For the first time in a long while, I received a chess book as a Christmas gift this year. The last time I can remember getting a chess book was when I was a teenager and my chess library had a total of one or two books, half of them by Reinfeld. That last gift was Lasker's 'Manual of Chess', which is one reason why I think so highly of it: people always have fond memories of their first loves. Another reason is that it's such a good book that even as my knowledge of chess deepened, I always found something new and interesting in it.
The book I received this Christmas was 'Heroic Tales: The Best of Chesscafe.com 1996 - 2001', edited by Taylor Kingston. It was a good choice of book mainly because I didn't have it already. I received it from a friend of the family, who once was a decent club player and who knows the difference between 1.d4 and 1.e4.
The Amazon.com page...
Heroic Tales: The Best of Chesscafe.com 1996-2001
...has a single Customer Review that says, 'An attempt to paint a rosy picture of FIDE administrators under the guise of impartiality. If you are interested in distorted facts and half truths then this is probably the book for you. If not, don't waste your money!', along with a single star. As far as I can see after browsing the book for a few days and reading 100 pages or so, this comment has nothing to do with anything, so I reported it to Amazon as 'inappropriate'. Since the report form didn't allow me to say why I thought it was inappropriate, my report will probably end up in the bit bucket.
The book was also a good choice as a gift for me because I'm not a big fan of ChessCafe.com and haven't read much of their material. Yes, I know they offer oodles of wisdom from some of the best chess writers on the Web. All of them have outstanding credentials as players, trainers, organizers, or the like. The problem is that the site makes it as difficult as possible for me to determine what, if anything, might interest me.
The ChessCafe home page uses a style of mystery meat navigation that makes its visitors click through to an article to find out what the topic is. For example, at this moment the first article in the list of Columns (ChessCafe's term) is titled 'New Stories about Old Chess Players, Jeremy Spinrad, December 30'. That's all. There is nothing that tells me what kind of story about which old player is featured this month. If I visit the site a month from now, I will see 'New Stories about Old Chess Players, Jeremy Spinrad, January 30', or whatever date the column was last updated.
I've read one of Spinrad's columns and I know that he is a first class chess historian. I might learn something new and interesting from his current column. I might also learn something interesting from 'Opening Lanes, Gary Lane, December 6'. GM Lane might be writing this month about one of my favorite openings. I am never going to find out, because I don't have the time to click through 20 columns (I counted them) to discover which ones interest me personally.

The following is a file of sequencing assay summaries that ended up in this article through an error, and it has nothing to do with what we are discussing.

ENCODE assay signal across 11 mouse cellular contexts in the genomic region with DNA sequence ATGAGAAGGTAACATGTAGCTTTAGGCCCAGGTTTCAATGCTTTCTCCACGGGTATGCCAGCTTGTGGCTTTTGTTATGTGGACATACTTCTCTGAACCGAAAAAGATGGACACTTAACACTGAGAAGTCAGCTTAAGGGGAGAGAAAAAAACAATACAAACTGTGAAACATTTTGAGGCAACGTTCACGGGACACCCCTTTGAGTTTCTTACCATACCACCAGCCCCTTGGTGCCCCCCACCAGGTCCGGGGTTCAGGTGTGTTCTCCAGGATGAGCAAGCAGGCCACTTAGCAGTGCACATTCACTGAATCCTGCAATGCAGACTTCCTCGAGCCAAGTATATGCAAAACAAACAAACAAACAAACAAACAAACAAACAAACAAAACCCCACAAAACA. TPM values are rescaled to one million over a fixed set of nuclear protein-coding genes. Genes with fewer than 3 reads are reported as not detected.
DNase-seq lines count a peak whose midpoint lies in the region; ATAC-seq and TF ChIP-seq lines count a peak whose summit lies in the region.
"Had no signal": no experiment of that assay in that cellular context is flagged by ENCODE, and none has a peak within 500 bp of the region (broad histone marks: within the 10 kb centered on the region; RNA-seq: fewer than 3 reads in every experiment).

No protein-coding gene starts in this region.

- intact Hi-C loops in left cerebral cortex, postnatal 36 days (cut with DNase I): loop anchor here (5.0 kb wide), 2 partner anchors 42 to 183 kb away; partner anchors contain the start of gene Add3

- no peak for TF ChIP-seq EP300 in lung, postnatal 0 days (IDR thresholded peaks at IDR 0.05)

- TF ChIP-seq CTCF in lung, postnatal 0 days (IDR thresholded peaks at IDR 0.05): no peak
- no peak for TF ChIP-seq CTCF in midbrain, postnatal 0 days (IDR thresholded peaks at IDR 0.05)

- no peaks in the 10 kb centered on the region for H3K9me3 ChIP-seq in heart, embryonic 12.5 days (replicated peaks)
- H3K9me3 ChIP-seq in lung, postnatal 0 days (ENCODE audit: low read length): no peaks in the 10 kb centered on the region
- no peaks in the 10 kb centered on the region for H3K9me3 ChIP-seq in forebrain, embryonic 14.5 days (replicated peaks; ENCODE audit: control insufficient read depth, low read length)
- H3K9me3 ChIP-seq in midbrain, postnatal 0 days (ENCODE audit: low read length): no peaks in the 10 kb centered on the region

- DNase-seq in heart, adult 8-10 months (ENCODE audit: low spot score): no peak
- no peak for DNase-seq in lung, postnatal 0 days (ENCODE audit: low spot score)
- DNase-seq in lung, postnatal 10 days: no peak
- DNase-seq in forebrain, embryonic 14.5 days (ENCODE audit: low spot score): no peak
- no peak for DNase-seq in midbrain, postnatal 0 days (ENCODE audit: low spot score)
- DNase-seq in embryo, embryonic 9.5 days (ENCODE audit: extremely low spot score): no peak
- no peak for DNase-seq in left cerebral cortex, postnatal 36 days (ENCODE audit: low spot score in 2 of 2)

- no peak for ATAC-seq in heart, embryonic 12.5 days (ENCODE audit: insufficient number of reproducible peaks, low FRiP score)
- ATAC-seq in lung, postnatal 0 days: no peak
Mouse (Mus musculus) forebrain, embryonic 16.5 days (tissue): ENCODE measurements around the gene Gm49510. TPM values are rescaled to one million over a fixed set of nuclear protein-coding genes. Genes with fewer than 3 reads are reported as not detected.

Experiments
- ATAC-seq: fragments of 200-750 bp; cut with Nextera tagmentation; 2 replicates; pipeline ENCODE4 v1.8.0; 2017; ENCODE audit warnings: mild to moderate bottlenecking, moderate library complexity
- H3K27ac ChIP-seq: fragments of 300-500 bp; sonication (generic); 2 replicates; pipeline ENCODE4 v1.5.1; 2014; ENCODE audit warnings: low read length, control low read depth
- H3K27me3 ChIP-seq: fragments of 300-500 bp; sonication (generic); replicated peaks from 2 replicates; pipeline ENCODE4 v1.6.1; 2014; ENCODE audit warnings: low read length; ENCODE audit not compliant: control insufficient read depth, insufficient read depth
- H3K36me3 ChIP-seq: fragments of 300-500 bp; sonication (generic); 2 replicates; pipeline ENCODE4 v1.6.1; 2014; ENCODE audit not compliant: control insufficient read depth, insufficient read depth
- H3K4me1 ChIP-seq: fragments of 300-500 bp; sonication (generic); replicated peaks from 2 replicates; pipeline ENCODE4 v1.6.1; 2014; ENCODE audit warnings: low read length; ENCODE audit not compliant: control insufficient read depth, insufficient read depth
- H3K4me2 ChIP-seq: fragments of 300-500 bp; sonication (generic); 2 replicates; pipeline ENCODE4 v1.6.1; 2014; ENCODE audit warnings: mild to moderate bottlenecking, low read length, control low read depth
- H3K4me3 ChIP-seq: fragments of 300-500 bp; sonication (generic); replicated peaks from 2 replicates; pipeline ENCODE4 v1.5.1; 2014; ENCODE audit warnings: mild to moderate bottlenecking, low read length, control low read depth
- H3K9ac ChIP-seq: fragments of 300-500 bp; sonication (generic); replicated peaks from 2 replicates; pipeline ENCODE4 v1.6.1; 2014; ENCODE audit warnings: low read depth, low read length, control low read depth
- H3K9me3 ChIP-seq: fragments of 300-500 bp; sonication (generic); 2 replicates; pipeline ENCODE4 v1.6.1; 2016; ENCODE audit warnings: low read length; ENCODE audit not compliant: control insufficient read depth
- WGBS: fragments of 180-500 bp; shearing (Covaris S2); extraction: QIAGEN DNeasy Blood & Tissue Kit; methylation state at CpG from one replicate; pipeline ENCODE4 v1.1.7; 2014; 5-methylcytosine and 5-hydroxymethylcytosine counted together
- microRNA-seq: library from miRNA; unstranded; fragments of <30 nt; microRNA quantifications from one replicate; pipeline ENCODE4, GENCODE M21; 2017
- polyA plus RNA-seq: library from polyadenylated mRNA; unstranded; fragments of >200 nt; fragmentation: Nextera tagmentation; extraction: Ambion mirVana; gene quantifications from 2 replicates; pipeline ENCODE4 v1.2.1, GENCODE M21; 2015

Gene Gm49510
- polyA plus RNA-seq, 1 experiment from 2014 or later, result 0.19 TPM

I can only guess why ChessCafe does this, and my guess is arrogance. I suppose that the person responsible for the site's administration just assumes that visitors to the site have nothing better to do than to click through uninformative descriptions of content. This may have been true in 1996, when ChessCafe started operating, but at the end of 2006, nearly 2007, there are more sites competing for everyone's attention than there were in 1996.
A twenty-something told me proudly today that he is a member of the '0-1-2-3' generation. When I asked what it meant he told me that whenever he uses technology, he wants zero manuals or user guides, one button maximum to push, two buttons maximum on the gadget, and three seconds maximum response time. I'm probably the last person in the world to have heard this joke, and I had to laugh.
ChessCafe, in contrast, wants me to click through 20 links to find out what's on offer this month. No, thanks. I'll move on to another site. Have I missed something? Maybe so, but it's only chess and it's just a game, and I can live with an element of ignorance.
There are other reasons why I think the ChessCafe navigation stems from arrogance, but I'll keep those to myself. Unlike many web writers, chess or otherwise but especially chess writers, I'm not out to pick fights with everyone else; not on this topic, at least.
What do I think about the book 'Best of ChessCafe'? It's excellent. In a way it's a pity that someone had to destroy a tree before I could discover this fantastic content that has been a mouse click away for the last five years.
I might have more to say about the book on this blog. Then again I might not; there is so much else to write about. I would enjoy reviewing it for About Chess, but since it was published in 2002, it's too old. Maybe there will be a 'Best of Chesscafe.com 2001-2006'. If there is, and it turns out to be as good as the 1996-2001 version, I am certain that it will be worth an enthusiastic review.